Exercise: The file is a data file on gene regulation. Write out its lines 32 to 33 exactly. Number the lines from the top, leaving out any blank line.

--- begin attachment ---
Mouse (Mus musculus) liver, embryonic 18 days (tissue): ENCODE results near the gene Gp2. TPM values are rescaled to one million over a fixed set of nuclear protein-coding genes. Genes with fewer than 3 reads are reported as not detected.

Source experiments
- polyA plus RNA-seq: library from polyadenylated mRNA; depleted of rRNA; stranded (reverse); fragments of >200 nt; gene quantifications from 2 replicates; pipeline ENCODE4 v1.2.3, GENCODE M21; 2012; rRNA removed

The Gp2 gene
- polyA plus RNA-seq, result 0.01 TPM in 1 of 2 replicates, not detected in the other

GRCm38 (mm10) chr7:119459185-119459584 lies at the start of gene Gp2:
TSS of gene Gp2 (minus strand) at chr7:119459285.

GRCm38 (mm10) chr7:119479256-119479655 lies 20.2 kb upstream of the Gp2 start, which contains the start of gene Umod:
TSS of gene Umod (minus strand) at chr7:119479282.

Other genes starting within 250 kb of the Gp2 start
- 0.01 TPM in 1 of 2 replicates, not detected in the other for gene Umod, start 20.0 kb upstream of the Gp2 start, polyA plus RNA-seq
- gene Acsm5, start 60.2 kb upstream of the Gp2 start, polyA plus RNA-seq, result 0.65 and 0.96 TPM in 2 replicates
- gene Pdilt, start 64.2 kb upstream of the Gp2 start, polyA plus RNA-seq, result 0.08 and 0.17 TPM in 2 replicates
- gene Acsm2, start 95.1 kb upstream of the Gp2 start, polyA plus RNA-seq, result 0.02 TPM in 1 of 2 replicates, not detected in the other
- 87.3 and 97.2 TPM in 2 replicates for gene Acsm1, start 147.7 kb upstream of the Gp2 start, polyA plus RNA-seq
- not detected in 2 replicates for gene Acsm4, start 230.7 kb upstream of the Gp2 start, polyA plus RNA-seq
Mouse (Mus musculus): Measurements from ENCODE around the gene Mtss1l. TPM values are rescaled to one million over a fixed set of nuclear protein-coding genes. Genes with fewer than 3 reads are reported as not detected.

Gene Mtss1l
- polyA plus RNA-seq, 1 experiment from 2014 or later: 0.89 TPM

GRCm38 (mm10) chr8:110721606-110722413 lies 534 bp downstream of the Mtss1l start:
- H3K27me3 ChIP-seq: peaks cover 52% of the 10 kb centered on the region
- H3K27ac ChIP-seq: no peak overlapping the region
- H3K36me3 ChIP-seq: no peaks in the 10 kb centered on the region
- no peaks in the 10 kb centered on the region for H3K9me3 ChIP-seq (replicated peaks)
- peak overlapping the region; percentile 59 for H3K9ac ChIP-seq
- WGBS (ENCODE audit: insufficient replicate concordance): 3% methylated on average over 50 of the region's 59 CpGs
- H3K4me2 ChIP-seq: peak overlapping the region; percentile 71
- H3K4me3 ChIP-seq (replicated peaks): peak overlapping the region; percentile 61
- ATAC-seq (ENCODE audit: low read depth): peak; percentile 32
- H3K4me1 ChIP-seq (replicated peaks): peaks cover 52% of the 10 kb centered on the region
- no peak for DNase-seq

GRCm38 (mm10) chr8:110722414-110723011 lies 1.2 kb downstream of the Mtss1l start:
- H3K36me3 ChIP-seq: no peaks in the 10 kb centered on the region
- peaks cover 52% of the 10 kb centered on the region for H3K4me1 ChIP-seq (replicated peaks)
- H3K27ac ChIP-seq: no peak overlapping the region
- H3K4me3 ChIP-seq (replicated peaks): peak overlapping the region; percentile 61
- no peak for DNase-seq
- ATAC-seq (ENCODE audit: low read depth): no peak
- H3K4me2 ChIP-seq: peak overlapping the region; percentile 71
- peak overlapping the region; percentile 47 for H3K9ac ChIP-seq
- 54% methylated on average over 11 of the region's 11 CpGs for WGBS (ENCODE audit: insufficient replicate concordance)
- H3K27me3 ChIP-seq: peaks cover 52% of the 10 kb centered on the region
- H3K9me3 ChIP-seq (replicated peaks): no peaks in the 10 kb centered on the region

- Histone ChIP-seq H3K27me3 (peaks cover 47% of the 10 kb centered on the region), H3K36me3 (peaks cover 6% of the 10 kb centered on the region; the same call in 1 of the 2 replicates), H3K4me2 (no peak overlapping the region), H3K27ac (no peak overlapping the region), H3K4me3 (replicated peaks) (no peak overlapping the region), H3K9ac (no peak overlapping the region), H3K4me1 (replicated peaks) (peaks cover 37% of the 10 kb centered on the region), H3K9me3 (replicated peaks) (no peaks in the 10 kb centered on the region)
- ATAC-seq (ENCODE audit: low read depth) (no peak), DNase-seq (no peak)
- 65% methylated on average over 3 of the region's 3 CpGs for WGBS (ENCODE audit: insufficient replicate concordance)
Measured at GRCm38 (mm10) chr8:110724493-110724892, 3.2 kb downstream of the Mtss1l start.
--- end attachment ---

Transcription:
GRCm38 (mm10) chr8:110722414-110723011 lies 1.2 kb downstream of the Mtss1l start:
- H3K36me3 ChIP-seq: no peaks in the 10 kb centered on the region